Five Minutes with Emerging Artist Aaron Kloss

Ed Newman


“By the shores of Gitche Gumee,
By the shining Big-Sea-Water,
Stood the wigwam of Nokomis,
Daughter of the Moon, Nokomis.
Dark behind it rose the forest,
Rose the black and gloomy pine-
trees,Rose the firs with cones
upon them...”
~H.W. Longfellow

It may have been at the DAI Members Show that I first noticed the paintings of Aaron Kloss, an emerging artist here in the Twin Ports. His evocative paintings of trees, moody and dreamily lit, remind me of Longfellow’s love of the same as described in his “Song of Hiawatha.”

EN: When did you first take an interest in art?
Aaron Kloss: I first took an interest in art as a child. One of my favorite quotes comes from Pablo Picasso: “Every child is an artist. The problem is how to remain an artist once we grow up.” During school, art class was something I looked forward to every day. My teachers were so encouraging. I wanted to become a full-time artist while in high school. By my senior year, I figured I couldn’t make much of a living off my art, but I discovered graphic design and the rest was history. I went to North Hennepin Community College in the Cities, and later transferred to UMD to finish my bachelors in fine arts. I majored in graphic design, where my head told me to go, yet my heart told me to create art. As a graphic designer I worked at several local publications that would feature fine artists in their A&E sections. Designing page layouts for these art editorials got me thinking again of art as a career.

EN: How did you get back into painting?
AK: I picked up where I left off. I love landscapes and geometric style. I wanted to somehow combine those two into painting, but it took a while. I basically just painted in acrylics and explored different styles and ideas. I was drawn to anything graphic in look and feel, anything that featured the color black. I suppose it was the way the black made the colors pop and give them life. Working towards this goal yet not reaching it was frustrating at times, and I did give up. Drawing comes naturally to me, but painting was always a huge stumbling block. I worked for years as an airbrush artist and often would grab my airbrush when I was frustrated with my acrylics on canvas. The feel of the airbrush in my hand, the ease I had using the airbrush after years of experience, would soothe my creative blocks and give the feeling of accomplishment. I soon noted that I needed a style, something that would be totally unique and unseen before. Something that would give my work a signature, so that people could glance at it and know I had created it. I needed to be different. I needed a style, and once again I began seeking that style through acrylics on canvas. Through trial and error, my style emerged one spring day, and once I saw it I knew I had found what I was searching for.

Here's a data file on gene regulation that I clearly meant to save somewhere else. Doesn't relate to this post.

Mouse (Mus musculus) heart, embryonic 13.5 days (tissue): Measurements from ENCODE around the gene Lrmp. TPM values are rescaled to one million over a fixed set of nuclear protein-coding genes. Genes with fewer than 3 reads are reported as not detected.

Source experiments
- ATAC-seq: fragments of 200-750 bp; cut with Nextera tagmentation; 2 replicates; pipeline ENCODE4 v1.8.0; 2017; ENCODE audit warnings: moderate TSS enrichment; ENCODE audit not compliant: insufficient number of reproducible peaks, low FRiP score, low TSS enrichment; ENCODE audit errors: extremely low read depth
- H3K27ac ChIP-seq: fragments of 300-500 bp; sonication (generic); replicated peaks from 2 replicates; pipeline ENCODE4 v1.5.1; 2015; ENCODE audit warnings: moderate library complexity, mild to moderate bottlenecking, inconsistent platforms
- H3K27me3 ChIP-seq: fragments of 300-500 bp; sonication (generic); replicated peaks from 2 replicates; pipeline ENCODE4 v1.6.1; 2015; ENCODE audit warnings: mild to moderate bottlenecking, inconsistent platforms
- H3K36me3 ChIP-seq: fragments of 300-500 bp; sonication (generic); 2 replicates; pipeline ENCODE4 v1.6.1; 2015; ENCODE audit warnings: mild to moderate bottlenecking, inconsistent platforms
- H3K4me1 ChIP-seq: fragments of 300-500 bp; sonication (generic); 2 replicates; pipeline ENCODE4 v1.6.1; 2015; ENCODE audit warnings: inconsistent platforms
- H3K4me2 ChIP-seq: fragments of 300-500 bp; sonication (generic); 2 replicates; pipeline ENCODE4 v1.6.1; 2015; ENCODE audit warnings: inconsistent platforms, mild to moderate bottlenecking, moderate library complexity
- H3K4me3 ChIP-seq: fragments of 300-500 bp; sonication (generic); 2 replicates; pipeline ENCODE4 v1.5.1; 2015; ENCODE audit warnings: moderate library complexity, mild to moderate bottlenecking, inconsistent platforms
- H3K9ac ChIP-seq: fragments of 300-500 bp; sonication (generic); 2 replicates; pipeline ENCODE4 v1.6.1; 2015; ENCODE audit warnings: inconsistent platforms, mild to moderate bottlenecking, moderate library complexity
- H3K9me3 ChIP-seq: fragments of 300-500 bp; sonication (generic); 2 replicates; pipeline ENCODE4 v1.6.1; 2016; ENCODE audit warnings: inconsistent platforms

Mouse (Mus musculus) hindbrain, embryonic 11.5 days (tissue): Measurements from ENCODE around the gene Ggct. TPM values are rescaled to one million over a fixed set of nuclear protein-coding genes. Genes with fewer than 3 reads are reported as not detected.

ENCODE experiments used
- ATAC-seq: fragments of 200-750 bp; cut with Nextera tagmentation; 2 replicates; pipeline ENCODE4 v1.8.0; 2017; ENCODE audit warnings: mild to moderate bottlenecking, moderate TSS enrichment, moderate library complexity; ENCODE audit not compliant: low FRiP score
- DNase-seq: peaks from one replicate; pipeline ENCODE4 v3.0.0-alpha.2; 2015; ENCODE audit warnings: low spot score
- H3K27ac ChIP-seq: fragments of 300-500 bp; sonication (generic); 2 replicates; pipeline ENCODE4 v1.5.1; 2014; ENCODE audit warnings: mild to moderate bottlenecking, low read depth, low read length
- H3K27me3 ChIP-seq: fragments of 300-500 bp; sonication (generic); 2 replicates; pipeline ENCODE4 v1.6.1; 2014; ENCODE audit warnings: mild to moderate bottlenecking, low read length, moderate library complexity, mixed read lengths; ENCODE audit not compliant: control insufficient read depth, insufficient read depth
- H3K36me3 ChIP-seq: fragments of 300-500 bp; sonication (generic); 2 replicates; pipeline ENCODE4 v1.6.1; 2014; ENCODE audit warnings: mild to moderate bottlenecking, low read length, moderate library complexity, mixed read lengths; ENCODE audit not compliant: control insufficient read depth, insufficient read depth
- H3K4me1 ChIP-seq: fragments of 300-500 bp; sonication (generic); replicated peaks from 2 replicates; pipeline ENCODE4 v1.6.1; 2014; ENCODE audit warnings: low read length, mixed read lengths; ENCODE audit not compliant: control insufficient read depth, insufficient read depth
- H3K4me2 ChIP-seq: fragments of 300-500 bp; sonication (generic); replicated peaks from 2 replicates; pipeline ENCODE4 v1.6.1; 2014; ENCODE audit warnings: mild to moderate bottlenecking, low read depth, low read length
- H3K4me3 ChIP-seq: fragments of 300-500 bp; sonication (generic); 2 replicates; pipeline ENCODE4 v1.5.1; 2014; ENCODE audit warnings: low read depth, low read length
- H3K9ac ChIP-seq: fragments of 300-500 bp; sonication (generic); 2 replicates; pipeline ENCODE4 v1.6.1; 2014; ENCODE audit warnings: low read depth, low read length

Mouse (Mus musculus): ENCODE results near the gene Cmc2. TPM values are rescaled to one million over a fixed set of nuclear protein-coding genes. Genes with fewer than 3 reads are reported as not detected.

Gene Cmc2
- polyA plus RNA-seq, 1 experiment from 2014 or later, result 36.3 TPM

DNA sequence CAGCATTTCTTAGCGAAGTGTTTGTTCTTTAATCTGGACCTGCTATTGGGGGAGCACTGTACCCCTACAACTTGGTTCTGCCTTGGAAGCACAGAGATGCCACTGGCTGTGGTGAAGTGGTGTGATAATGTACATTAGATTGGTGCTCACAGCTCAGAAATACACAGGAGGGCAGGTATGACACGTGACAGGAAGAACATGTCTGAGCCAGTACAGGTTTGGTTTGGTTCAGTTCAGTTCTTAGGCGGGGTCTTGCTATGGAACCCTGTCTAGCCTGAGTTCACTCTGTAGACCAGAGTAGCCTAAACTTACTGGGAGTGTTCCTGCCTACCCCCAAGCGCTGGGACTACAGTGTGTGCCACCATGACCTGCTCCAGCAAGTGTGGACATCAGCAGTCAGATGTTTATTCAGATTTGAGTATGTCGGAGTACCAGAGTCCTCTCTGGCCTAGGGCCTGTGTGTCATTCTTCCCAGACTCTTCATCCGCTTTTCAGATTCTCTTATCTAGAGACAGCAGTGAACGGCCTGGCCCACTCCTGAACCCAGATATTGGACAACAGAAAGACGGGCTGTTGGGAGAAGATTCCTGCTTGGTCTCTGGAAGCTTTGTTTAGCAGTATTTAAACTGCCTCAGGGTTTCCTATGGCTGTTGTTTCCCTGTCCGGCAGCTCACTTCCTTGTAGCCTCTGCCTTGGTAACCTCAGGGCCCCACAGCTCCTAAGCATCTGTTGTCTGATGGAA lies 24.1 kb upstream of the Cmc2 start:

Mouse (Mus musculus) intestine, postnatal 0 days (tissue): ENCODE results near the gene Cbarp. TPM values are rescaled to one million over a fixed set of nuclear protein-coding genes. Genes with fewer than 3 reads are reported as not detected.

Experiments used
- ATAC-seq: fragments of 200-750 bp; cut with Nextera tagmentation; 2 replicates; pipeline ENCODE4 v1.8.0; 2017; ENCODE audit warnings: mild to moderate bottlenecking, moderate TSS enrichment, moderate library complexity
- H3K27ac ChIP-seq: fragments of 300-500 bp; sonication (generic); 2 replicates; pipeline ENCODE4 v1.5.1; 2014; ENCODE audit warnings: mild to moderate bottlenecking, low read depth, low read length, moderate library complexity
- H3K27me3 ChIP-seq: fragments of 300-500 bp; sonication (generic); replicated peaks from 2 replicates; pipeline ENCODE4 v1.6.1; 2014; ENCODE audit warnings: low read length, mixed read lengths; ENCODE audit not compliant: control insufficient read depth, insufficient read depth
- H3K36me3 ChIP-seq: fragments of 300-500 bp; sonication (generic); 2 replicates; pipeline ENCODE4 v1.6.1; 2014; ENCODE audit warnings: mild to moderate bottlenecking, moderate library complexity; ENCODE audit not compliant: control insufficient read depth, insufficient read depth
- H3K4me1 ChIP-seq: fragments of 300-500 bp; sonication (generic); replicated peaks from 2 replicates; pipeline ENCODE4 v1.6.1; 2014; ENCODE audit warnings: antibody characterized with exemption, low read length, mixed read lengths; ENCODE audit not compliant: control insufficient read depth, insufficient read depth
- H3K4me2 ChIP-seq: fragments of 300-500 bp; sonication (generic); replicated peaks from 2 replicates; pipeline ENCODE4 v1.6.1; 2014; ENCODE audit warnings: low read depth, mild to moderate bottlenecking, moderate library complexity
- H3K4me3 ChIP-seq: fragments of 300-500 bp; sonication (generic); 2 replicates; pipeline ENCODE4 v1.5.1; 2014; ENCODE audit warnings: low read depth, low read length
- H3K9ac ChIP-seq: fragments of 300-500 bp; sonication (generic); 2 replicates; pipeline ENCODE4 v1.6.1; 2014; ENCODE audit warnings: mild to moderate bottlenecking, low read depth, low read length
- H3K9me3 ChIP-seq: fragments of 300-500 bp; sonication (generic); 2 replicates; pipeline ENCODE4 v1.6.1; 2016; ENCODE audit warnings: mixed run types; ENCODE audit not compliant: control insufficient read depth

EN: Your paintings do have a distinctive style. What do you call it and what attracts you to this form of expression?
AK: I love to know what people think about my work. Usually the first thing they mention is the style. Often they ask me how I get the “squares” on the canvas. Even people who have painted years longer than I have will often ask. I just paint with a square-end “bright” brush. My paintings have several layers, each transparent, showing the layers beneath, giving an incredible depth. In many places, the black gessoed canvas beneath shows through. I think that my intent to show my process is the influence behind that. I’m naturally attracted to complementary-colored themes in nature. Blue skies and yellow sunsets. Red cardinals and green evergreens. I’m also drawn to vertical-themed compositions. That explains my tall trees in many of my works. The negative space of a blue sky in the background is often the subject matter of my piece. Many times people will comment on what they see in the distance, then realize the huge birch trees in the foreground they completely missed because of the color in the background. The acrylics applied on the black canvas is just intriguing to many people. As far as a name for it ... I’ve never thought about naming my style. Acrylics on black canvas does sound a little boring. Graphic expressionism would be closer to an official name for what I paint.
To see more of Aaron’s work, visit the Blue Lake Gallery in Canal Park, Lizzards Gallery downtown, or Silvertson Gallery Grand Marais. In June his show “Urban Oasis” will be on display at Jitters, downtown Duluth. Online visit